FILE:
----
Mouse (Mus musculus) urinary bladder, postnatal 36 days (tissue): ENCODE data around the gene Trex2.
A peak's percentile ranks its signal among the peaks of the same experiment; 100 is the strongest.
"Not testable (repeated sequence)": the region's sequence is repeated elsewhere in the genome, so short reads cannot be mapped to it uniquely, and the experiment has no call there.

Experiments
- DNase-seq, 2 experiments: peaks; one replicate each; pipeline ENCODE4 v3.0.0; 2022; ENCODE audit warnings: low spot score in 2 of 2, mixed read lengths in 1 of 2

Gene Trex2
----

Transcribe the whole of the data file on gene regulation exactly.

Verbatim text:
Mouse (Mus musculus) urinary bladder, postnatal 36 days (tissue): ENCODE data around the gene Trex2.
A peak's percentile ranks its signal among the peaks of the same experiment; 100 is the strongest.
"Not testable (repeated sequence)": the region's sequence is repeated elsewhere in the genome, so short reads cannot be mapped to it uniquely, and the experiment has no call there.

Experiments
- DNase-seq, 2 experiments: peaks; one replicate each; pipeline ENCODE4 v3.0.0; 2022; ENCODE audit warnings: low spot score in 2 of 2, mixed read lengths in 1 of 2

Gene Trex2